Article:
MOHN v. SMITH

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Supreme Court, Appellate Division, Second Department, New York.

Roy MOHN, respondent, v. Joni SMITH, et al., appellants.

Decided: April 24, 2000

LAWRENCE J. BRACKEN, J.P., DAVID S. RITTER, GABRIEL M. KRAUSMAN and NANCY E. SMITH, JJ. Blane Magee, Garden City, N.Y., for appellants. Edward J. Yule, PC, Northport, N.Y., for respondent.

In an action to recover damages for personal injuries, the defendants appeal, as limited by their brief, from so much of an order of the Supreme Court, Suffolk County (Doyle, J.), dated October 6, 1998, as, upon granting their motion for reargument and/or renewal, adhered to a prior order of the same court, dated April 28, 1997, denying their motion for summary judgment dismissing the complaint on the ground that the plaintiff's exclusive remedy was Workers' Compensation benefits, and referring the matter to the Workers' Compensation Board for a hearing to determine whether the plaintiff was injured during the course of his employment.

ORDERED that the order dated October 6, 1998, is modified by (1) deleting the provision thereof adhering to so much of the order dated April 28, 1997, as referred the matter to the Workers' Compensation Board for a hearing as to the defendant John Bosch, Inc., and substituting therefor a provision vacating that portion of the order dated April 28, 1997, and (2) adding a provision thereto stating that, upon searching the record, the affirmative defense of the exclusivity of the Workers' Compensation Law insofar as asserted on behalf of the defendant John Bosch, Inc., is dismissed;  as so modified, the order dated October 6, 1998, is affirmed insofar as appealed from, without costs or disbursements.

In January 1994 the plaintiff was struck by a vehicle owned by the defendant John Bosch, Inc. (hereinafter Bosch) and driven by the defendant Joni Smith.   In May 1994 he commenced this negligence action to recover damages for personal injuries.   After issue was joined, the defendants moved for summary judgment dismissing the complaint on the ground that the plaintiff's exclusive remedy was Workers' Compensation benefits.   The defendants argued that the accident occurred in a bus yard operated by Bosch while both the plaintiff and Smith were engaged in their employment with Bosch.   The defendants argued in the alternative that the matter should be referred to the Workers' Compensation Board for a hearing.

In opposition to the motion, the plaintiff asserted that the Workers' Compensation Board had already considered the matter and, by determination dated April 21, 1994, had dismissed the plaintiff's claim on the ground that his injuries did not arise out of and in the course of his employment.

In reply, the defendants argued, inter alia, that they were not parties to the Workers' Compensation proceedings and, therefore, were not bound by the determination of the Worker's Compensation Board.   Further, they argued, based on the evidence before the court, it could be determined as a matter of law that the plaintiff's injuries arose out of and in the course of his employment and, accordingly, the complaint should be dismissed (see, Workers' Compensation Law §§ 11;  29[6] ).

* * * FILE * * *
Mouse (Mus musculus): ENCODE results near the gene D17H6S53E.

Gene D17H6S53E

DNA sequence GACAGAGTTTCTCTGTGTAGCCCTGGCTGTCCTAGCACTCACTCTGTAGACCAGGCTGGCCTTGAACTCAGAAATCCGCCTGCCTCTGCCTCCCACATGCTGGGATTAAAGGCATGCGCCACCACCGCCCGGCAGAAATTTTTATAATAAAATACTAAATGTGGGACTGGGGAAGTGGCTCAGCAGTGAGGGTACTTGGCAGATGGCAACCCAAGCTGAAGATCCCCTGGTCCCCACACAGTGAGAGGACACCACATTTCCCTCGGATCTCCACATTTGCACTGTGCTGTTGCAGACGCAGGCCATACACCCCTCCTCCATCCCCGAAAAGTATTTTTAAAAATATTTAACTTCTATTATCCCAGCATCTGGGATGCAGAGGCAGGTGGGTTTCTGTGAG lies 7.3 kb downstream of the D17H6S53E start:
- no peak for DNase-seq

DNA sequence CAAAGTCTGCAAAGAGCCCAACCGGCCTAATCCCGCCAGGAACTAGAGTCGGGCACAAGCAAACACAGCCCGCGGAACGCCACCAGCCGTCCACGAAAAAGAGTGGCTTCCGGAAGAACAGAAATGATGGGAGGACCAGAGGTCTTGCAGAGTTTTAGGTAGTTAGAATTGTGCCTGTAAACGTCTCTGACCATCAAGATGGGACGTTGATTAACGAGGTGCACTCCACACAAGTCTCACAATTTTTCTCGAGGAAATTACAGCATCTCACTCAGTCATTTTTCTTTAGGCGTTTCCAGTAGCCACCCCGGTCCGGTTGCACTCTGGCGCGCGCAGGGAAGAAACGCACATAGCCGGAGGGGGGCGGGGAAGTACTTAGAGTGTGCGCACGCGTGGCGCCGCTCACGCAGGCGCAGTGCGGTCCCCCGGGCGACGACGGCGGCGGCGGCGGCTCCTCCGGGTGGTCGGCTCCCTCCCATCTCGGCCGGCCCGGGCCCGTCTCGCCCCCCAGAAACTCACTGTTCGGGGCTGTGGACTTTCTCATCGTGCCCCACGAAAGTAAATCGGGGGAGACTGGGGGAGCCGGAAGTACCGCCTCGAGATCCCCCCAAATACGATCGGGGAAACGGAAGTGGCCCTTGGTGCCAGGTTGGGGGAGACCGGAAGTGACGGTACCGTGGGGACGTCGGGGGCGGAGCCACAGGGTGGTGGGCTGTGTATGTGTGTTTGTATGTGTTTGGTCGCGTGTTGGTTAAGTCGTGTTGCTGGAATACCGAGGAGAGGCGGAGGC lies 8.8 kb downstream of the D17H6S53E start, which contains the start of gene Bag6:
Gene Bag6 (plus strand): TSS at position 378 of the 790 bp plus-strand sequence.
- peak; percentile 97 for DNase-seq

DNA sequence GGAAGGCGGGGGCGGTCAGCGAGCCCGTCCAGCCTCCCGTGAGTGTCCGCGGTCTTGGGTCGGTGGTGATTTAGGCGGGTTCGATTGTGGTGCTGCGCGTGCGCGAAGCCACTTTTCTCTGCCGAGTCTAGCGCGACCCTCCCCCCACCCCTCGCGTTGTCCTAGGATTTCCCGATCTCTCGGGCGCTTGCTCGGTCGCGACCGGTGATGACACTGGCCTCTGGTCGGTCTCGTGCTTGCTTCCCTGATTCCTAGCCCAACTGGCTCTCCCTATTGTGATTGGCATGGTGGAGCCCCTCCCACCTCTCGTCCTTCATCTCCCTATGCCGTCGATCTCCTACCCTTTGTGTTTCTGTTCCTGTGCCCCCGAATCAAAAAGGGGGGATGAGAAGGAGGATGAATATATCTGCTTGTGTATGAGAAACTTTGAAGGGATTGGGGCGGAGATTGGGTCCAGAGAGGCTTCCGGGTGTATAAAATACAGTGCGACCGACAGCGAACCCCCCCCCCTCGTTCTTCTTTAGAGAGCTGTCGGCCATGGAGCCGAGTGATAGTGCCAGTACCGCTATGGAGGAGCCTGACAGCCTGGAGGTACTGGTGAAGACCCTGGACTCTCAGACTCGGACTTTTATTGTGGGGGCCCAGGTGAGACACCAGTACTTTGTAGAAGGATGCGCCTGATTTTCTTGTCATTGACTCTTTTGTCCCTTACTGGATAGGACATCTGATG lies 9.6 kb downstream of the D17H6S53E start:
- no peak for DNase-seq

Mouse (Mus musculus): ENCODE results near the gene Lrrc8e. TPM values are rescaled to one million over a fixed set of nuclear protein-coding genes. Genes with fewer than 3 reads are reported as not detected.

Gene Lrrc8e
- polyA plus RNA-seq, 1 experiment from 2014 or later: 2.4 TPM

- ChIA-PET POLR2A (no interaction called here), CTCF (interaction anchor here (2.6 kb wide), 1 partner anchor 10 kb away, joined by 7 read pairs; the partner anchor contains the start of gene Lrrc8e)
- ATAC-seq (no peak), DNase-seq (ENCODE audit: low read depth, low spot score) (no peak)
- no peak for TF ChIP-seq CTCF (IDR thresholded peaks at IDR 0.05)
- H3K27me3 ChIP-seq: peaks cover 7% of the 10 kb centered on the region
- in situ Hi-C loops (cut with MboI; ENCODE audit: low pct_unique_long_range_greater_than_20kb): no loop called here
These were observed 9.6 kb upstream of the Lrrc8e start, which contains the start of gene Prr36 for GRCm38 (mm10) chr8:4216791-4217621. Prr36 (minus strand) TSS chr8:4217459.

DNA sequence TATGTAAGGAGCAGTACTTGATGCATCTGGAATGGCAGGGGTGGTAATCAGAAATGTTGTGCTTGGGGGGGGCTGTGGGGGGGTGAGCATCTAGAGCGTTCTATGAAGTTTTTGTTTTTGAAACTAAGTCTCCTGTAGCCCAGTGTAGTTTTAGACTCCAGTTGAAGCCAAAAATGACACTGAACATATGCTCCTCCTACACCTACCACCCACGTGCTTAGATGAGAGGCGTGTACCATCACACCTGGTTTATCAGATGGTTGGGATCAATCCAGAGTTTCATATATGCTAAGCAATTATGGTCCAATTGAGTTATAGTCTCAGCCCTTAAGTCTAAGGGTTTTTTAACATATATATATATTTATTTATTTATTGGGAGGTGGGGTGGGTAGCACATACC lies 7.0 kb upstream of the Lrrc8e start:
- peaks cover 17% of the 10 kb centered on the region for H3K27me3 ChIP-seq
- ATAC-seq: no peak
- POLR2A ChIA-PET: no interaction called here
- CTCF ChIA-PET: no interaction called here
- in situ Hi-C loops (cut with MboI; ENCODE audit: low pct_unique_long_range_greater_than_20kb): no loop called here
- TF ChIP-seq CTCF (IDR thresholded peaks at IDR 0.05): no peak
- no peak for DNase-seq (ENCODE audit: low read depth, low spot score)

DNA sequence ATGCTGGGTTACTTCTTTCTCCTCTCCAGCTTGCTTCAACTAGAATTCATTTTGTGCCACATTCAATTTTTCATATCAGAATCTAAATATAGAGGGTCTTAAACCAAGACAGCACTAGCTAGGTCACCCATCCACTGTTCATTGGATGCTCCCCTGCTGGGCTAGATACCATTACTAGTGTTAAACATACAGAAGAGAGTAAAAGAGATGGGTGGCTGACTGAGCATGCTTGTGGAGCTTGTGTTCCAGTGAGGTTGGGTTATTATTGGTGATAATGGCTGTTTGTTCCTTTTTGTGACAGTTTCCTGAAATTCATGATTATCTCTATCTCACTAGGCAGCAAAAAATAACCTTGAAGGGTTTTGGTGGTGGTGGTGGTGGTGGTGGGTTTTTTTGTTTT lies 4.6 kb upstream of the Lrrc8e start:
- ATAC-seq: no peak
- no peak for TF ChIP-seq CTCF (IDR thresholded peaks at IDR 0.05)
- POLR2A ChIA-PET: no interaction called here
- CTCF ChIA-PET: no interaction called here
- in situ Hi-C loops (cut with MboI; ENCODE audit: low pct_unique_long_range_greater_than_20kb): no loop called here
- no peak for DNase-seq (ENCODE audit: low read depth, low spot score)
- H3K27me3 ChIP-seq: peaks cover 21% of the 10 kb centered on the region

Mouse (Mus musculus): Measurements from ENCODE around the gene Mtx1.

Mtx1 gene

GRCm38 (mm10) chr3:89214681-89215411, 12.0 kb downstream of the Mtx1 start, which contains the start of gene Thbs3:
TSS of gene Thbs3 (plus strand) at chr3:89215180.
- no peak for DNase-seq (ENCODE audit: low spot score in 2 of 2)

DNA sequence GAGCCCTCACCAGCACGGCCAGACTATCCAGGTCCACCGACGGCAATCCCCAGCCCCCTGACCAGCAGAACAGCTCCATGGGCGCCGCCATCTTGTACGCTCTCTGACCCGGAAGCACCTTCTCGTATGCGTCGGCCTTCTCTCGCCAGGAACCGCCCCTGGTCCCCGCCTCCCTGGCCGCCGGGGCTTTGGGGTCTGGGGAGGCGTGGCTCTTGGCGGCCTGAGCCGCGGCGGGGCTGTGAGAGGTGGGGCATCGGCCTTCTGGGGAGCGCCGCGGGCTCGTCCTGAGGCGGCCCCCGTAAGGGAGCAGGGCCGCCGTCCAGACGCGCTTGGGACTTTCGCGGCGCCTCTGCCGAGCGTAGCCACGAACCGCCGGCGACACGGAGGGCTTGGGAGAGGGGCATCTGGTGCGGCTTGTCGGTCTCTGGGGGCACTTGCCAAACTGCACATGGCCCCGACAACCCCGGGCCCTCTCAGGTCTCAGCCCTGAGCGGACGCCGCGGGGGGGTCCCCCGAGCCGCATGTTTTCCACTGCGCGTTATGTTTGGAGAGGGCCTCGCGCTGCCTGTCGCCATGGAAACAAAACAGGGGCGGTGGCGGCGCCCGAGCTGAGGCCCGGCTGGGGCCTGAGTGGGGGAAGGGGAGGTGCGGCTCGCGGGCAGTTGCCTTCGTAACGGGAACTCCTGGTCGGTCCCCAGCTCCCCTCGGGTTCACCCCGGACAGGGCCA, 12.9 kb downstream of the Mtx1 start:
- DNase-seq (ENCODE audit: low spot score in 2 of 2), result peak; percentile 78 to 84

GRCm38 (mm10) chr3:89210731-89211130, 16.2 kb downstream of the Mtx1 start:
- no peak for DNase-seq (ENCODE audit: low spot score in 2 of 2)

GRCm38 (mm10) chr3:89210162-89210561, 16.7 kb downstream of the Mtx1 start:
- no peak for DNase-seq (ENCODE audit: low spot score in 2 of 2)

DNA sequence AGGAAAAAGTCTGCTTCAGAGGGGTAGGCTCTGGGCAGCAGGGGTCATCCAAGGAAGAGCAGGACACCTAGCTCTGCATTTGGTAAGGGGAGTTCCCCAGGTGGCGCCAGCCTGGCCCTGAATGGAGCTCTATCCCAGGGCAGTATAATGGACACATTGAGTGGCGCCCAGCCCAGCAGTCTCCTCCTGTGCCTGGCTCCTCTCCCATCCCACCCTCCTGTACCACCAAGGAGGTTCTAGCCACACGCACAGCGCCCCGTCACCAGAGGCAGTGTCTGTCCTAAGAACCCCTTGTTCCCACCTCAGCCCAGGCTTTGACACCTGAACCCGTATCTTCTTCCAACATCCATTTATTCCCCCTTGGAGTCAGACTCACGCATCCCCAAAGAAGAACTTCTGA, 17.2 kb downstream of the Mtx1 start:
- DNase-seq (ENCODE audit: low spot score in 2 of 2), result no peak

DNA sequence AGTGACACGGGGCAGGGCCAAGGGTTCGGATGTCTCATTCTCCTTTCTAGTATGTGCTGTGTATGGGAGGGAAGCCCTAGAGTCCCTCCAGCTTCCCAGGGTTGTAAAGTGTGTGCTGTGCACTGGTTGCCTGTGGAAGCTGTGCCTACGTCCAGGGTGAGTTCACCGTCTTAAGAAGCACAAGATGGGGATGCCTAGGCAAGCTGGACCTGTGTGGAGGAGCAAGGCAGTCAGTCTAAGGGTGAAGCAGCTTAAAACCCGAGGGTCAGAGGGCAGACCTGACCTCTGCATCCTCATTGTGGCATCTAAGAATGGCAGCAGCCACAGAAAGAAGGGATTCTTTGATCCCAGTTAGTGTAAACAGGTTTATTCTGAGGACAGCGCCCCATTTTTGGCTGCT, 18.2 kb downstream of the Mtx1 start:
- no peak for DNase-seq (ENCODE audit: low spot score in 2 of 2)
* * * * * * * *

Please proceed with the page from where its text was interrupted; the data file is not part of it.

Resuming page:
In the order appealed from, the Supreme Court, in effect, granted the defendants' motion for reargument and/or renewal, and upon reargument and/or renewal, adhered to its determination in a prior order denying the defendants' motion for summary judgment dismissing the complaint and referring the matter to the Workers' Compensation Board for a hearing.   We modify.

 On the record presented, including, inter alia, various admissions by Bosch, we find, as a matter of law, that Bosch was the plaintiff's employer and a party to the proceedings before the Workers' Compensation Board.   Thus, Bosch is bound by the Board's determination that the plaintiff's injuries did not arise out of and in the course of his employment (see, Liss v. Trans Auto Sys., 68 N.Y.2d 15, 505 N.Y.S.2d 831, 496 N.E.2d 851;  Heifetz v. Metropolitan Jewish Geriatric Center, 135 A.D.2d 498, 521 N.Y.S.2d 739).   Consequently, Bosch's affirmative defense that the plaintiff's claim as against it is barred by the exclusivity of the Workers' Compensation Law must be dismissed (see, Workers' Compensation Law § 11).

 Smith was not a party to the proceedings before the Workers' Compensation Board and, therefore, is not bound by the Board's determination (see, Liss v. Trans Auto Sys., 68 N.Y.2d 15, 505 N.Y.S.2d 831, 496 N.E.2d 851, supra).   However, although Smith proffered prima facie evidence that the plaintiff was, in fact, injured in the course of his employment (see, e.g., Matter of Lawton v. Eastman Kodak Co., 206 A.D.2d 813, 616 N.Y.S.2d 412), dismissal of the complaint insofar as asserted against Smith is not warranted at this juncture.   Rather, in order to engage the protections afforded an alleged negligent co-worker of an injured worker by Workers' Compensation Law § 29(6), it must be shown, inter alia, that, at the time of injury, such co-worker was acting in the course of his or her employment.   Here, whether Smith was a co-worker of the plaintiff acting within the scope of employment at the time at issue is a factual question that must be resolved by the Workers' Compensation Board (see, Botwinick v. Ogden, 59 N.Y.2d 909, 466 N.Y.S.2d 291, 453 N.E.2d 520;  O'Rourke v. Long, 41 N.Y.2d 219, 391 N.Y.S.2d 553, 359 N.E.2d 1347;  Manetta v. Town of Hempstead Day Care Ctr., 248 A.D.2d 517, 669 N.Y.S.2d 901).

MEMORANDUM BY THE COURT.

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